The Rolling Stones are already working on their next album
The legendary band announced their 24th studio record, ‘Hackney Diamonds’, last week (September 6) and shared its lead single, ‘Angry’. Following on from 2005’s ‘A Bigger Bang’, the LP will mark the Stones’ first collection of original music in 18 years.
During a new interview with the New York Times, Jagger and co. talked about how their forthcoming album ushers in a new chapter. “With Charlie [Watts] leaving us, I think we needed to make a new mark with Steve [Jordan, drummer],” Keith Richards told the outlet.
Jagger then added that he doesn’t think ‘Hackney Diamonds’ will be “the last Rolling Stones album”, before confirming that a follow-up is currently in the works. “We’ve got almost three-quarters through the next one,” he said.
The article goes on to note how the lyrics to ‘Hackney Diamonds’ song ‘Tell Me Straight’ seemingly allude to endings: “I need an answer/ How long can this last?/ Don’t make me wait/ Is my future all in my past?”
The Rolling Stones also revealed recently that two songs on the LP will feature their late drummer Watts. Both tracks – titled ‘Mess It Up’ and ‘Live By The Sword’ – were recorded in 2019.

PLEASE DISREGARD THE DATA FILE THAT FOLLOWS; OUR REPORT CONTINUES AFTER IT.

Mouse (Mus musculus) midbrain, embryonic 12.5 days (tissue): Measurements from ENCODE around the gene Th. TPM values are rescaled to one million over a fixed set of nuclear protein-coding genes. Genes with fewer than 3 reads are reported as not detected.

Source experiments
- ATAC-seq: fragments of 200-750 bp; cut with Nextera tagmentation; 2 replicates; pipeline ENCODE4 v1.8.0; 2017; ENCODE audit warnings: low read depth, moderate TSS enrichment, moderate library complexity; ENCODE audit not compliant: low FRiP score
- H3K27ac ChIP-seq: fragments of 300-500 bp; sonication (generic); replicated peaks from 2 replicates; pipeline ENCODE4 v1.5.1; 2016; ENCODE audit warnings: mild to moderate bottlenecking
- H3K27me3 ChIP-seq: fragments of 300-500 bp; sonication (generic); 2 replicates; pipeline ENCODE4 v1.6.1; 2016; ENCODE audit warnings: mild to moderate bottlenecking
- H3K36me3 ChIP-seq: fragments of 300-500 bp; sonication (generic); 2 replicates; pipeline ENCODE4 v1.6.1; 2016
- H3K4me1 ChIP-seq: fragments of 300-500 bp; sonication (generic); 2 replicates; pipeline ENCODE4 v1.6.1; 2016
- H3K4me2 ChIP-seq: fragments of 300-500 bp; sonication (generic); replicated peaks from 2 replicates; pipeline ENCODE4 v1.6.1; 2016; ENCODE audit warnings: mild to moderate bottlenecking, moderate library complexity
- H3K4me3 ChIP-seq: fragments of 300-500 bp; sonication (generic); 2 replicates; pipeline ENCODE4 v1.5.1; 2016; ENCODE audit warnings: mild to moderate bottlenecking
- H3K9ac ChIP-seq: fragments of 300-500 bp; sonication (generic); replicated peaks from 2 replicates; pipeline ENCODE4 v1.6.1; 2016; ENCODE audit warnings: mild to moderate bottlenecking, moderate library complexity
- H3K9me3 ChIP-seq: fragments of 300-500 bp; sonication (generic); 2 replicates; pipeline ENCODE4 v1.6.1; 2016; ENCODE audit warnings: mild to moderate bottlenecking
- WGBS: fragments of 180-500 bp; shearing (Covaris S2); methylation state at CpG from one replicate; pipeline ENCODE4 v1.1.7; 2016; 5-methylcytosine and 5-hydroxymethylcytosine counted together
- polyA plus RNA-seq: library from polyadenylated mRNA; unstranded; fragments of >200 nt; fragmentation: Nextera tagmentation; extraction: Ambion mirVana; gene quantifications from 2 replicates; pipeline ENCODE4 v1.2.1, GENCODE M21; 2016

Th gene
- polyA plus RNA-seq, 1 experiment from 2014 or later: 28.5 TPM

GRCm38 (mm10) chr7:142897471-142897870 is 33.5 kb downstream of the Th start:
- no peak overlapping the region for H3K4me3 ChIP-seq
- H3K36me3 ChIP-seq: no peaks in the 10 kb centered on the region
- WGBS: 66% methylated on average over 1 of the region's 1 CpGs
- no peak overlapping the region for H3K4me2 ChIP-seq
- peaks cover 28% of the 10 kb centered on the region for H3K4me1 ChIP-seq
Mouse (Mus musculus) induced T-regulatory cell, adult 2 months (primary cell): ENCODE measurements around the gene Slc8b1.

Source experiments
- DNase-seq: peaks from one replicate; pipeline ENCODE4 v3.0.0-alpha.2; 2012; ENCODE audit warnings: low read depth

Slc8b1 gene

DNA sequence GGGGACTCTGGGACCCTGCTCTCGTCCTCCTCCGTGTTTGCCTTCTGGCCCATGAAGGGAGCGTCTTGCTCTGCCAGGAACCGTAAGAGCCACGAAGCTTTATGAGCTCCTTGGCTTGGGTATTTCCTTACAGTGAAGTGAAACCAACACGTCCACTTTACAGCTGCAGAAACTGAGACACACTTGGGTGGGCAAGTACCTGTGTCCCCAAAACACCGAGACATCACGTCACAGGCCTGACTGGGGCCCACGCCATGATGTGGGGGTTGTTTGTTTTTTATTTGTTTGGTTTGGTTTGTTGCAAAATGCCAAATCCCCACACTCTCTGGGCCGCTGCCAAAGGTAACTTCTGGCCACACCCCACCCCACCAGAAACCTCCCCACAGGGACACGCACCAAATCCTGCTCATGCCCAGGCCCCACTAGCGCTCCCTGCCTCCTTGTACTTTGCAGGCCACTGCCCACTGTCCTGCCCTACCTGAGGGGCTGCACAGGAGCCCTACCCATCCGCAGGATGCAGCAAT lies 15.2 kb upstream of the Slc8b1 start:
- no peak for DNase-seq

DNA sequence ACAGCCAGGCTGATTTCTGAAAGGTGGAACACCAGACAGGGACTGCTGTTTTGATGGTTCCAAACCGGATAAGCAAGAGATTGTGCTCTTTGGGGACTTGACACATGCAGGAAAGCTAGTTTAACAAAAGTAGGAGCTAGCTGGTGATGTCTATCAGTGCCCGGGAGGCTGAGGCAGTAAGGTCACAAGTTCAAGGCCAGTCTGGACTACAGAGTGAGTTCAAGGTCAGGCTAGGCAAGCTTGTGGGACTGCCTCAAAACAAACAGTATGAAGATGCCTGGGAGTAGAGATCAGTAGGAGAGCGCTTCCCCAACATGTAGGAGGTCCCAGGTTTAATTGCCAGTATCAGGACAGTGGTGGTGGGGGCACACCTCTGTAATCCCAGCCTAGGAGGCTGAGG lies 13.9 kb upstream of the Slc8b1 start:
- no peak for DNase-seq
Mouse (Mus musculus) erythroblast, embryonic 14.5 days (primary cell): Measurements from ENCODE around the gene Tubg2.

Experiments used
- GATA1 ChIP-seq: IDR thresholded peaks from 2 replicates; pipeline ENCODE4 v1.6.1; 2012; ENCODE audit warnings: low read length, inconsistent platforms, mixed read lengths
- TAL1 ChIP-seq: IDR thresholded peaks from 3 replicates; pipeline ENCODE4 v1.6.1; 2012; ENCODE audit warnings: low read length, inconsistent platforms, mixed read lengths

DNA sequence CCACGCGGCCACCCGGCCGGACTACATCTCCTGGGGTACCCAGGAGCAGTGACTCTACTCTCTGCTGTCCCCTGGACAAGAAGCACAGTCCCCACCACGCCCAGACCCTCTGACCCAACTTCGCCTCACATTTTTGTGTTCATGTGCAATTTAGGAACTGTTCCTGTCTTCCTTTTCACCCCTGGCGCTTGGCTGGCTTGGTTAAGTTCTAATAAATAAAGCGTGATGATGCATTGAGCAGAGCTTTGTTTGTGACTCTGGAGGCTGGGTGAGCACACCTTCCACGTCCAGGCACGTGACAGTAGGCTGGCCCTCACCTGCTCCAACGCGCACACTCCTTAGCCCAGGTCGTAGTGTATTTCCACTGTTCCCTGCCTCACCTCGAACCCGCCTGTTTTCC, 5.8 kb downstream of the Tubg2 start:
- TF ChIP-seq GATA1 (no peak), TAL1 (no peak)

‘Hackney Diamonds’ was recorded in various locations including Henson Recording Studios in Los Angeles, London’s Metropolis Studios, Sanctuary Studios in the Bahamas, Electric Lady Studios and The Hit Factory/Germano Studios in New York.
“I don’t want to be big-headed but we wouldn’t have put this album out if we hadn’t really liked it,” Jagger explained during a livestreamed conference last week. “We said we had to make a record we really love ourselves.
“We are quite pleased with it. We are not big-headed about it, but we hope you all like it.”
Elsewhere in the conversation, the band explained the meaning behind the album’s title.
‘Hackney Diamonds’ is due for release on October 20 in various formats – you can pre-order/pre-save it here.
The Rolling Stones’ most recent album came in the form of a blues covers LP, ‘Blue & Lonesome’, in 2016.